Cisco Rogue Location Discovery Protocol (RLDP) is an active approach, which is used when rogue AP has no authentication (Open Authentication) configured. This mode, which is disabled by default, instructs an active AP to move to the rogue channel and connect to the rogue as a client. During this time, the active AP sends de-authentication messages to all connected clients and then shuts down the radio interface. Then, it associates to the rogue AP as a client. The AP then tries to obtain an IP address from the rogue AP and forwards a User Datagram Protocol (UDP) packet (port 6352) that contains the local AP and rogue connection information to the controller through the rogue AP. If the controller receives this packet, the alarm is set to notify the network administrator that a rogue AP was discovered on the wired network with the RLDP feature. RLDP has 100% accuracy in rouge AP detection. It detects Open APs and NAT APs.
Detecting Rogue Devices
The controller continuously monitors all the nearby access points and automatically discovers and collects information on rogue access points and clients. When the controller discovers a rogue access point, it uses the Rogue Location Discovery Protocol (RLDP) and the rogue detector mode access point is connected to determine if the rogue is attached to your network.
Controller initiates RLDP on rogue devices that have open authenticated and configured. If RLDP uses Flexconnect or local mode access points, then clients are disconnected for that moment. After the RLDP cycle, the clients are reconnected to the access points. As and when rogue access points are seen (auto-configuration), the RLDP process is initiated.
You can configure the controller to use RLDP on all the access points or only on the access points configured for the monitor (listen-only) mode. The latter option facilitates automated rogue access point detection in a crowded radio frequency (RF) space, allowing monitoring without creating unnecessary interference and without affecting the regular data access point functionality. If you configure the controller to use RLDP on all the access points, the controller always chooses the monitor access point for RLDP operation if a monitor access point and a local (data) access point are both nearby. If RLDP determines that the rogue is on your network, you can choose to contain the detected rogue either manually or automatically.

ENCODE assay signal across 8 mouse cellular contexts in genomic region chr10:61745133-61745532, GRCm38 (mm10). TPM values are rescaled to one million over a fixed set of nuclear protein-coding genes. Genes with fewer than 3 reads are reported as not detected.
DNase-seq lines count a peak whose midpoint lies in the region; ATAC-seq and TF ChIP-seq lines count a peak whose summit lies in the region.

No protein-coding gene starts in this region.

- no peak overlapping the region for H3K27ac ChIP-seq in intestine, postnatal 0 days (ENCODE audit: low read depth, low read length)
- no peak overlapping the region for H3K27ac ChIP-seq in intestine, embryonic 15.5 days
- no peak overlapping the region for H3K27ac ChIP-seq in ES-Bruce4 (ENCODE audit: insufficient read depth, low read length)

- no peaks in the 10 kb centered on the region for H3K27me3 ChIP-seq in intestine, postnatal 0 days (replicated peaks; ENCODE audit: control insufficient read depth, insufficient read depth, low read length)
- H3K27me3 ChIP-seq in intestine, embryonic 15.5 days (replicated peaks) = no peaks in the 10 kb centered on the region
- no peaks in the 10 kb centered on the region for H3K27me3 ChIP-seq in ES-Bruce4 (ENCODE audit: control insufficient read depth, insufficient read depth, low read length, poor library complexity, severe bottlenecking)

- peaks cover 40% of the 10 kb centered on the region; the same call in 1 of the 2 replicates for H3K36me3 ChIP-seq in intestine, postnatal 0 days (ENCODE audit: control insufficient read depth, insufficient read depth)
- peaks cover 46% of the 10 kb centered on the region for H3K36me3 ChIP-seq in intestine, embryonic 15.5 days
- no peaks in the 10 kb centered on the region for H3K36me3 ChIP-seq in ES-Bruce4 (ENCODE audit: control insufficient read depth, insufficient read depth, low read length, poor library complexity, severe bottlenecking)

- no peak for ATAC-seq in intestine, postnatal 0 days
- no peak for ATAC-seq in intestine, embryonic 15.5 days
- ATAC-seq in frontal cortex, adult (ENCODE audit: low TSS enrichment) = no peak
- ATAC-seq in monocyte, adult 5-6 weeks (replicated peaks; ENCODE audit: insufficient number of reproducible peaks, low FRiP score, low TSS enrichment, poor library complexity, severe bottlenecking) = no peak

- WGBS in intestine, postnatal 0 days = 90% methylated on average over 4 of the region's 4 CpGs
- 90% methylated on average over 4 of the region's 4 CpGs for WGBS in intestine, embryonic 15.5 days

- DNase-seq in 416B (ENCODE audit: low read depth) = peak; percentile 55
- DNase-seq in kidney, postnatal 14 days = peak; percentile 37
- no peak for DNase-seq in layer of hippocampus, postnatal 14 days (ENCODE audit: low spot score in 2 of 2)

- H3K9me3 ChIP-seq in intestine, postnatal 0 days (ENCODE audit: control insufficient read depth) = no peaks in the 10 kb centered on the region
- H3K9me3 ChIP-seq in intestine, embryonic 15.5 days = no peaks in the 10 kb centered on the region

RLDP detects on wire presence of the rogue access points that are configured with open authentication only once, which is the default retry configuration.
Figure 4-26 Illustration of the RLDP configuration
A rogue access point is moved to a contained state either automatically or manually. The controller selects the best available access point for containment and pushes the information to the access point. The access point stores the list of containments per radio. For auto containment, you can configure the controller to use only the monitor mode access point.
Rogue Detection Policies Parameters
Make sure that rogue detection is enabled for the corresponding access points. Rogue detection is enabled by default for all access points joined to the controller (except for OfficeExtend access points).
1. Rogue Detection Security Level following options:
- Low —Basic rogue detection for small-scale deployments.